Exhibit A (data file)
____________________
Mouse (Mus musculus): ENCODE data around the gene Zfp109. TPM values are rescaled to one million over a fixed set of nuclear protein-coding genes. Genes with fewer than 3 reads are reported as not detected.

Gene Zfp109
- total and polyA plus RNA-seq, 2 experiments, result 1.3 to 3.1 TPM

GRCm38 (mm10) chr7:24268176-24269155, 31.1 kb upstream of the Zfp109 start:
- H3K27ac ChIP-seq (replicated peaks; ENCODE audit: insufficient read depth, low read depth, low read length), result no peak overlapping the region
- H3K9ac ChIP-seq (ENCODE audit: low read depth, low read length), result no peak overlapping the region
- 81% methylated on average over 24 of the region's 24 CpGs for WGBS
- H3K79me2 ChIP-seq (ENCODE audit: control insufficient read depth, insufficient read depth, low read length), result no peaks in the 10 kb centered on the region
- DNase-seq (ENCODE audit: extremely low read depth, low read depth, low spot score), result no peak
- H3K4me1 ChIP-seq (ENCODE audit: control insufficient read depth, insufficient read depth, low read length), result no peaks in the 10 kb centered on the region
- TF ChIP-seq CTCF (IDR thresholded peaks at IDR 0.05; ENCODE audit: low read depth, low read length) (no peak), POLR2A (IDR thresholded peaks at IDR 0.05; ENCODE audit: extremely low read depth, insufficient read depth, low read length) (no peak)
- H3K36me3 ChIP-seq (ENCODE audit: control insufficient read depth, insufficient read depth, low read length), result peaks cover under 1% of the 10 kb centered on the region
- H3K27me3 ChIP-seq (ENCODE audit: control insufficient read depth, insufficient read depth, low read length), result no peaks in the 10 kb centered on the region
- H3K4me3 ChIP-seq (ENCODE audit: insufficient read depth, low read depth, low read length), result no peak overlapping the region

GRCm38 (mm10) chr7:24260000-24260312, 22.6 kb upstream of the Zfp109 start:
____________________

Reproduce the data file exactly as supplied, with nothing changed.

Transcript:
Mouse (Mus musculus): ENCODE data around the gene Zfp109. TPM values are rescaled to one million over a fixed set of nuclear protein-coding genes. Genes with fewer than 3 reads are reported as not detected.

Gene Zfp109
- total and polyA plus RNA-seq, 2 experiments, result 1.3 to 3.1 TPM

GRCm38 (mm10) chr7:24268176-24269155, 31.1 kb upstream of the Zfp109 start:
- H3K27ac ChIP-seq (replicated peaks; ENCODE audit: insufficient read depth, low read depth, low read length), result no peak overlapping the region
- H3K9ac ChIP-seq (ENCODE audit: low read depth, low read length), result no peak overlapping the region
- 81% methylated on average over 24 of the region's 24 CpGs for WGBS
- H3K79me2 ChIP-seq (ENCODE audit: control insufficient read depth, insufficient read depth, low read length), result no peaks in the 10 kb centered on the region
- DNase-seq (ENCODE audit: extremely low read depth, low read depth, low spot score), result no peak
- H3K4me1 ChIP-seq (ENCODE audit: control insufficient read depth, insufficient read depth, low read length), result no peaks in the 10 kb centered on the region
- TF ChIP-seq CTCF (IDR thresholded peaks at IDR 0.05; ENCODE audit: low read depth, low read length) (no peak), POLR2A (IDR thresholded peaks at IDR 0.05; ENCODE audit: extremely low read depth, insufficient read depth, low read length) (no peak)
- H3K36me3 ChIP-seq (ENCODE audit: control insufficient read depth, insufficient read depth, low read length), result peaks cover under 1% of the 10 kb centered on the region
- H3K27me3 ChIP-seq (ENCODE audit: control insufficient read depth, insufficient read depth, low read length), result no peaks in the 10 kb centered on the region
- H3K4me3 ChIP-seq (ENCODE audit: insufficient read depth, low read depth, low read length), result no peak overlapping the region

GRCm38 (mm10) chr7:24260000-24260312, 22.6 kb upstream of the Zfp109 start: